That was part one: Lupita Nyong’o, Chadwick Boseman, who died in August 2020, and Letitia Wright in “Black Panther”.
In France, Disney is now showing the blockbuster “Black Panther: Wakanda Forever” in cinemas, and then only in streaming. Did the cinema-friendly cultural policy win?
AThe film “Black Panther” was also a box-office hit in France. It was so successful that Disney sent the sequel to the transatlantic culture war: Hollywood against the French “exception culturelle”. For months, the entertainment giant has threatened not to show the sequel “Black Panther: Wakanda Forever” in cinemas, but to distribute it directly via its Disney+ streaming service. Once a film hits the cinema in France, subscribers to a streaming service have to wait around 500 days for it. It was even 36 months before the so-called “chronology of the media” was reformed earlier this year. In the United States, the waiting period is 45 days. At the last minute, Disney changed its mind when it came to distribution in France: Black Panther: Wakanda Forever premieres in Paris on November 9th.
Blackest September in forty years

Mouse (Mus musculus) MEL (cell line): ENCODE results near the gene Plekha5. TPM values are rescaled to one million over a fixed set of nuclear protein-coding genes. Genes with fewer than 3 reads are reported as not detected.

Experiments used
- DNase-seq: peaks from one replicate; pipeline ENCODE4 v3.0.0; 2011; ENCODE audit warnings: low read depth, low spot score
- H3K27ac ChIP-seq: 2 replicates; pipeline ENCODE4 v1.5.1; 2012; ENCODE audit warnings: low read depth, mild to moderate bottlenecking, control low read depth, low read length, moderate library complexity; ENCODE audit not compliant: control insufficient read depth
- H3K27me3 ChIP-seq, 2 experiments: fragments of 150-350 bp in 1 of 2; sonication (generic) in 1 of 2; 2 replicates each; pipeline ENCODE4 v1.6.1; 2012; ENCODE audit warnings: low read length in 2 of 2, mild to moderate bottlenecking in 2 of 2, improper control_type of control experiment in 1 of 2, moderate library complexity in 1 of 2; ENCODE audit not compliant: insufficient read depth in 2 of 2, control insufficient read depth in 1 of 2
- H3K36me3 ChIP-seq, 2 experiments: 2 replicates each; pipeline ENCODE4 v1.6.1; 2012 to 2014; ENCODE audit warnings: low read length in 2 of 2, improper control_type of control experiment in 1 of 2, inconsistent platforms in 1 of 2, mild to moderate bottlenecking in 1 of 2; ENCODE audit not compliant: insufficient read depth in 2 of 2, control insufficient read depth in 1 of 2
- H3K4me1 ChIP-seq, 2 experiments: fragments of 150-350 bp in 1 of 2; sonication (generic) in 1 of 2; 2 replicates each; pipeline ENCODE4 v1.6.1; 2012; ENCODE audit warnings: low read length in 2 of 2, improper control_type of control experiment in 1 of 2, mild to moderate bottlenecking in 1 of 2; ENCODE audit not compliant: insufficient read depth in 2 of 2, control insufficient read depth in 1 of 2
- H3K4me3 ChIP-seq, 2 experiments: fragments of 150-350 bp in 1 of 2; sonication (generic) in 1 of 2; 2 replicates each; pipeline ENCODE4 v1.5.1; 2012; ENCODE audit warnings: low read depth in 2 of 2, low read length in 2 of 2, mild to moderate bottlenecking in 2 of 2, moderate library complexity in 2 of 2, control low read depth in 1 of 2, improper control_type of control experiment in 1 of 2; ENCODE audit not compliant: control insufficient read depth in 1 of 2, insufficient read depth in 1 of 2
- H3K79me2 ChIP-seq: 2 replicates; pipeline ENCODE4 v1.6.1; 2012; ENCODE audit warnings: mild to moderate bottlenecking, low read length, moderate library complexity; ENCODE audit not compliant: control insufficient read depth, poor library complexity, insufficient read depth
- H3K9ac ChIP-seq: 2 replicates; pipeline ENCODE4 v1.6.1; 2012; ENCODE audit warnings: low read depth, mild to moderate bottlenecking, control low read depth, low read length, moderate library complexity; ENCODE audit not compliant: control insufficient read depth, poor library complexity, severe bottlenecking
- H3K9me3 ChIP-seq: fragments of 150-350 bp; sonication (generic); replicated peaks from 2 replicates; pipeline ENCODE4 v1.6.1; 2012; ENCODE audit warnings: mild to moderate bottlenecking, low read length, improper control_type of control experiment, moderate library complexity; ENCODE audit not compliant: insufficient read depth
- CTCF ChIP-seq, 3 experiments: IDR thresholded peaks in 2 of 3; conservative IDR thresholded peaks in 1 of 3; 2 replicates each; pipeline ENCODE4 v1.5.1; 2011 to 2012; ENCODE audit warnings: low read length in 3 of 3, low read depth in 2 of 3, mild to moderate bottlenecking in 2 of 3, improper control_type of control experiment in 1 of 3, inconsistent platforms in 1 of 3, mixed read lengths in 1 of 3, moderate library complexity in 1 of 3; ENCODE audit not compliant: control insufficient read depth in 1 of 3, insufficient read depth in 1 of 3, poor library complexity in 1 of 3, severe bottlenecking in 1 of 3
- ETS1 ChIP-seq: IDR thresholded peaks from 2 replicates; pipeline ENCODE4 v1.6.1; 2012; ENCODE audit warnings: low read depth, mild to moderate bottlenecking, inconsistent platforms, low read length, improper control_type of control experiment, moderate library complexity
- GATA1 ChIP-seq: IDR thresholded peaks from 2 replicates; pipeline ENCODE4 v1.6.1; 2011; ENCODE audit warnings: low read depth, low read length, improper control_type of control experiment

Things are looking bleak for French cinemas at the moment. They had their blackest September in more than 40 years, registering just 7.4 million entries. The industry had hoped in vain for a spring in autumn after a summer with few visitors. Annual visitor numbers have fallen by a third. Since the beginning of the corona pandemic, viewers have stayed at home. Netflix, Amazon Prime and Disney+ benefit from the changed habits. France has often been ridiculed, but also praised, for its cultural-political defensive battle against Hollywood, which is also evident in a point such as the theatrical release of a film. It is the only country in Europe that has kept a functioning film industry alive throughout all crises. But at the moment there is talk of the “death of cinema”.